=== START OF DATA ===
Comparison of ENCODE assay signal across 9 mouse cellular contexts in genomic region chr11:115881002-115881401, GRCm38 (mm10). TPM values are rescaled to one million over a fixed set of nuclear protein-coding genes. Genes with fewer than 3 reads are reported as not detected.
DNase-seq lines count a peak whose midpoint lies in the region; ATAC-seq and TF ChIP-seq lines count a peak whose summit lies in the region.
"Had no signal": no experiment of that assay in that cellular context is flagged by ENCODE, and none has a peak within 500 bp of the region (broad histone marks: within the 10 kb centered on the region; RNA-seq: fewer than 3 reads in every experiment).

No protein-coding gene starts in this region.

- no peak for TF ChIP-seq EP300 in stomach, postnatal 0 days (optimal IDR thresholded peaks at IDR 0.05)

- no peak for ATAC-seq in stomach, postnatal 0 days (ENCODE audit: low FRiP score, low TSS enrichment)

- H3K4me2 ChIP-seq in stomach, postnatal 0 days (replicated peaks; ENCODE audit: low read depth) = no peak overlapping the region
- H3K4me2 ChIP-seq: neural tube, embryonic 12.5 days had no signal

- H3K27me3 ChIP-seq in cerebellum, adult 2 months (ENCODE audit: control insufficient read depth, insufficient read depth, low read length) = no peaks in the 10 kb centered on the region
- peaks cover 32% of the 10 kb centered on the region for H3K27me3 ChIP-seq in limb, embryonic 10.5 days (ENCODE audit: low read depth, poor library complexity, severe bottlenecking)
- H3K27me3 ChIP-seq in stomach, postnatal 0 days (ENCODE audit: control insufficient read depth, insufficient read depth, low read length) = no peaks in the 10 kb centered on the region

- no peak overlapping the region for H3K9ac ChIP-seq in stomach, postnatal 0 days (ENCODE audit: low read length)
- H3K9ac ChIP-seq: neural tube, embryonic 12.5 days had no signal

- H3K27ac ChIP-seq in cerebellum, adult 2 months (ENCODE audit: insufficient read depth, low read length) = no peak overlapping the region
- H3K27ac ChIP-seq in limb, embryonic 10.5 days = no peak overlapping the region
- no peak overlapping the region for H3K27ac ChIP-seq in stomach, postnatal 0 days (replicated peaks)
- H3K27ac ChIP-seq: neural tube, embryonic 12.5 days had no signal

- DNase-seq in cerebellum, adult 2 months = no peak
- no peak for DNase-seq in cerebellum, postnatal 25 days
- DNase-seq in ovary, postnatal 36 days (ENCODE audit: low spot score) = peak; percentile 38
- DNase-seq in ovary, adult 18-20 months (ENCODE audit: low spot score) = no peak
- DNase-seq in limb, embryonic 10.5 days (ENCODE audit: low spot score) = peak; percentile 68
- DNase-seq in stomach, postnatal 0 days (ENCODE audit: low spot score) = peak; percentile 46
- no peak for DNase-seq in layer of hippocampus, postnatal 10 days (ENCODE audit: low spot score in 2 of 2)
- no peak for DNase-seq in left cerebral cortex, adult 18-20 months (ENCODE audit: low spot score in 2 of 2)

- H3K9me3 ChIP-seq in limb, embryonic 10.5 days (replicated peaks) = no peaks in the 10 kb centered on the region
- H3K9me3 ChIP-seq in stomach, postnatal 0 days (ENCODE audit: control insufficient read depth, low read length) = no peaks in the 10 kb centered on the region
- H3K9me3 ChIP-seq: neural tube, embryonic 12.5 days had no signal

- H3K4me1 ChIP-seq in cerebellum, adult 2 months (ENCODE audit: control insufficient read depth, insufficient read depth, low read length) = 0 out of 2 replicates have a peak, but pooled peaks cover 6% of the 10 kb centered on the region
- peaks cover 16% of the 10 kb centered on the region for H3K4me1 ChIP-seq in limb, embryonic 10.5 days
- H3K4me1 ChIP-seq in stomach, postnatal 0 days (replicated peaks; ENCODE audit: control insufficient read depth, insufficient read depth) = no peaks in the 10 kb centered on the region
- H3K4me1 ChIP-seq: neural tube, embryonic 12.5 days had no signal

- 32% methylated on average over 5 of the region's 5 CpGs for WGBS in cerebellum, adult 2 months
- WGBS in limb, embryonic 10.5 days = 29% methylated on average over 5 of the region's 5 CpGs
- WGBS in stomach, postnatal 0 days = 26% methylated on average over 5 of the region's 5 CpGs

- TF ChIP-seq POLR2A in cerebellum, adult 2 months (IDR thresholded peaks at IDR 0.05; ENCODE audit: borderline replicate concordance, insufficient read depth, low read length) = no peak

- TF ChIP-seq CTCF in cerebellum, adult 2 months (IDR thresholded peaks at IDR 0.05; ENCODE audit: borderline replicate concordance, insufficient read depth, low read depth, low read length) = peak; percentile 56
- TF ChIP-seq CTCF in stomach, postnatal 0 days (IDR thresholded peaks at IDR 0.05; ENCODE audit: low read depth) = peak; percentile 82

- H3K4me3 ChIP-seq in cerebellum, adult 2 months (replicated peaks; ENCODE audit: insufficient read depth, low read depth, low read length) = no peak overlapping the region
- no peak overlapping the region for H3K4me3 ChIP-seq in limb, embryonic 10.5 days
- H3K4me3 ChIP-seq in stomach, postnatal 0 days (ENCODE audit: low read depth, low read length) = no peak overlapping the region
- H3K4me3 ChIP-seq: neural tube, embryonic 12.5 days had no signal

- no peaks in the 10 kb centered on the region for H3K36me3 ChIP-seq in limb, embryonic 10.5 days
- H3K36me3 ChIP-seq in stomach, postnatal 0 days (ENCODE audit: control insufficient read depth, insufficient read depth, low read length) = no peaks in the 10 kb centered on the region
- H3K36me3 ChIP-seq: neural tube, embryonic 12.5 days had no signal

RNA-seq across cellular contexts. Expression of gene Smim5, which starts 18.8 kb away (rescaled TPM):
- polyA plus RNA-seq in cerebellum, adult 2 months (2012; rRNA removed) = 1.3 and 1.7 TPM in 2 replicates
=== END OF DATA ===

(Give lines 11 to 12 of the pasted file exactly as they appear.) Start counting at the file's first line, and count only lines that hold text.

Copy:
- H3K27me3 ChIP-seq in stomach, postnatal 0 days (ENCODE audit: control insufficient read depth, insufficient read depth, low read length) = no peaks in the 10 kb centered on the region

- no peak overlapping the region for H3K9ac ChIP-seq in stomach, postnatal 0 days (ENCODE audit: low read length)